Read Carefully: What Patients Don’t Know About OTC Medications

Physicians are urging the public to become educated on daily limits for OTC Medications and healthcare professionals can help.

Just about all of us have brushed off a headache or mild orthopedic-type injury with a shrug and an assurance that ‘I’ll be fine once I take a few [insert name of over-the-counter (OTC) pain reliever here.]”

But how many is a few? Usually, this means two pills… but for a manual laborer, athlete, or anyone else who has to repeatedly utilize the inured body part, that number can climb higher. The end result is a study published at the beginning of this year indicating that nearly one in five ibuprofen users regularly exceed the maximum recommended daily dose over a one-week period.

The FDA is now issuing a series of countermeasures, such as the inclusion of a warning on all OTC medications related to the increased risk of heart attack, heart failure, and stroke with use of anti-inflammatories—and the increase of said risk by exceeding daily dosage guidelines.

But it’s not enough. Nurses and physicians on the ‘front lines’ of healthcare can have more of an effect than any federal guideline by learning their patients’ OTC medication routines, identifying risk factors, and educating each individual on avoiding long-term damage.

Education in the Doctor’s Office

Charles Vega, MD, is a family physician in Santa Ana, CA and serves as clinical professor and associate dean at University of California-Irvine. In his practice, Dr. Vega takes the responsibility of educating patients on the use of OTC medications quite seriously—largely because some people don’t take these medications very seriously at all.

“A core issue is that many patients don’t necessarily think of OTC analgesics as drugs,” he said. “I’ve had some tell me in the clinic ‘I just take the pills you’ve given me when I have really bad pain—otherwise, I’ll just take the pain pills I have at home.’”

When Dr. Vega asks for more information about those pills at home, patients are often vague, nonspecific, or at times even unaware of what they’ve been taking. The potential benefits—and harms—of these products are lost on the patients until Dr. Vega offers them further information. In fact, many people are completely taken aback when they learn there are potentially harmful side effects to OTC medications.

“I see them in my practice all the time,” confirmed Dr. Vega. “These drugs are so ubiquitous—and they do a lot of good. You get a headache, you strain your back—it’s great, it’s very convenient to have these analgesics available for fast relief. You don’t need to make an appointment, or call in a prescription. They’ve very effective.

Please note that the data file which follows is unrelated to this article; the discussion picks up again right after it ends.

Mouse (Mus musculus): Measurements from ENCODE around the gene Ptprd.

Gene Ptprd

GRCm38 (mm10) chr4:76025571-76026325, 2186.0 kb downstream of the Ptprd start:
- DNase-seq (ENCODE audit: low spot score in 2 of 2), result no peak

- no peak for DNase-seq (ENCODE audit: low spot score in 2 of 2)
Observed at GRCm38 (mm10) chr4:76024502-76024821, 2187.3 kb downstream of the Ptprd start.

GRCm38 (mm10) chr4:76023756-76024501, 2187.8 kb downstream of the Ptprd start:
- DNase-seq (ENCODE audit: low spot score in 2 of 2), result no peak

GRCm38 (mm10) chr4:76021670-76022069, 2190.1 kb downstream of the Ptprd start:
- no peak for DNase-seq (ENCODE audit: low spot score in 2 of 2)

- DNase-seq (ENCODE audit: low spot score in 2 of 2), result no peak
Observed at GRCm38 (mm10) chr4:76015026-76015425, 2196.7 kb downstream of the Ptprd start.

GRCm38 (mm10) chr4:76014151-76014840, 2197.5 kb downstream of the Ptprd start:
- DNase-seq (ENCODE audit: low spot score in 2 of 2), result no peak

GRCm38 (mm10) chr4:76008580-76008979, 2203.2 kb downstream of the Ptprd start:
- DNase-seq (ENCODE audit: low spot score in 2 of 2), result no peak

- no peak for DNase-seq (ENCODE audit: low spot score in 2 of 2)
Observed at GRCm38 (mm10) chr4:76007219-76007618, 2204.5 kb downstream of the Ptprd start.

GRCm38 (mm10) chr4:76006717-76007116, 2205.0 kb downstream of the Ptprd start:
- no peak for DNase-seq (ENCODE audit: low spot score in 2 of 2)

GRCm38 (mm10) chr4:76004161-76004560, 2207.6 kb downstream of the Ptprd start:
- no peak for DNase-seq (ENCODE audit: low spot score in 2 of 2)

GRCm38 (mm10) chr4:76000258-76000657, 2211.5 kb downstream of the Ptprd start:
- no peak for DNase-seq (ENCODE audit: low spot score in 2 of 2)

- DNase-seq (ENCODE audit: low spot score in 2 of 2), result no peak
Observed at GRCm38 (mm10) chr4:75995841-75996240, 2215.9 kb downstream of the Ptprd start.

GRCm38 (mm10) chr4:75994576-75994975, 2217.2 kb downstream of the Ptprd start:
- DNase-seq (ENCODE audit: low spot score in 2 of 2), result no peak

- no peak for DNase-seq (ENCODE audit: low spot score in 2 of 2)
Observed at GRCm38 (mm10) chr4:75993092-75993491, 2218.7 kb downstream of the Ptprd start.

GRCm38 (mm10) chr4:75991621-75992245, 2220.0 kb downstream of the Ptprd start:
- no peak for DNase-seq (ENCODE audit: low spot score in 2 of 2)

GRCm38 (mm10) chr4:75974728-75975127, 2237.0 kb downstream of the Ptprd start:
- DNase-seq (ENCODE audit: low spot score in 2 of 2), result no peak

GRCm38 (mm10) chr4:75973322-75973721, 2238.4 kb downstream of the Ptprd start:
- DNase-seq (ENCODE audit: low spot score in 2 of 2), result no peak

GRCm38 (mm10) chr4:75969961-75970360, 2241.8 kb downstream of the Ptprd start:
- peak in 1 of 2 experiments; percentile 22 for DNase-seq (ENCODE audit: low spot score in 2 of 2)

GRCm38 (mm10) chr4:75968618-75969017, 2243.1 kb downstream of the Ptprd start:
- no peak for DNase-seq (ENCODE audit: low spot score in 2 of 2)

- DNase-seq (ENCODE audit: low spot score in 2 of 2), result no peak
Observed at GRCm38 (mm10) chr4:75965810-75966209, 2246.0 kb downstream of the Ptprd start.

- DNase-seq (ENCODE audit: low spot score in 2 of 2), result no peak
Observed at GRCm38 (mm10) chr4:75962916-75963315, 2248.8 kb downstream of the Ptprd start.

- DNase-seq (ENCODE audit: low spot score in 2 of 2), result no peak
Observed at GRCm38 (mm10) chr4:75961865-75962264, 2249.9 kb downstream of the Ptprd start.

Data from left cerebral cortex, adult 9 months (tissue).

“But on the back end, especially with more chronic use, it’s very important to understand the differences between some of these products.”

For this purpose, Dr. Vega utilizes a simple brown paper bag in his practice, and has patients bring in everything they are using—including older medications they may not be actively using, but keep around the house regardless. “What was healthy several years ago for a patient may be harmful today,” he explained.
While the FDA has given daily recommended and maximum intakes for a number of products, it’s not as simple as it sounds. With so many active ingredients, the danger comes when people take one drug in the morning, another in the afternoon, and perhaps a third at night. “It comes down to reading the product label, and understanding the active ingredients,” said Dr. Vega. “The dosing instructions are right there—read them, follow them, and you shouldn’t go wrong.”

But just in case…

“Sticking to one product from each drug class is critical,” he added. “You can’t use combination pills—keep it simple. Sometimes when I advise patients on adding up milligrams, it can be very confusing when combining multiple products.”

Another important point is differentiating between the maximum daily intake and the recommendation. FDA guidelines call for 4 grams of acetaminophen per day as a maximum—but current guidelines limit the amount of acetaminophen in a prescription tablet to 325 mg. If you do the math, that would be 12 capsules in a day—obviously not a great idea.

“Use the minimum amount of the drug that’s needed, for the shortest amount of time possible,” Dr. Vega simplified.

The Opioid Factor

The ongoing crisis in the United States attributed to the prescription and use of opioid-based pain medications has effects both positive and negative when it comes to over-the-counter medications. People are more ware of opioid-related risks, and thus more likely to attempt to avoid usage of these drugs—but in turn, that underlines the importance of educating patients about the dangerous side effects of excessive use of OTC medications.

In other words, OTC medications are often seen as the safe alternative to opioids—and while they are certainly preferable for the treatment of orthopedic pain, that doesn’t mean they come without considerations of their own.

“About 30 percent of U.S. adults have some form of pain that’s gone on for more than six months,” said Dr. Vega. “The fact that we’re trying to fight the opioid epidemic doesn’t always account for the fact that millions of individuals are dealing with this [pain].”

Reference Sheet

Johnson & Johnson Consumer Inc. has created a handy, one-stop shop for professionals looking to educate their patients on use of OTC medications. You can access the relevant information and share with your patients at


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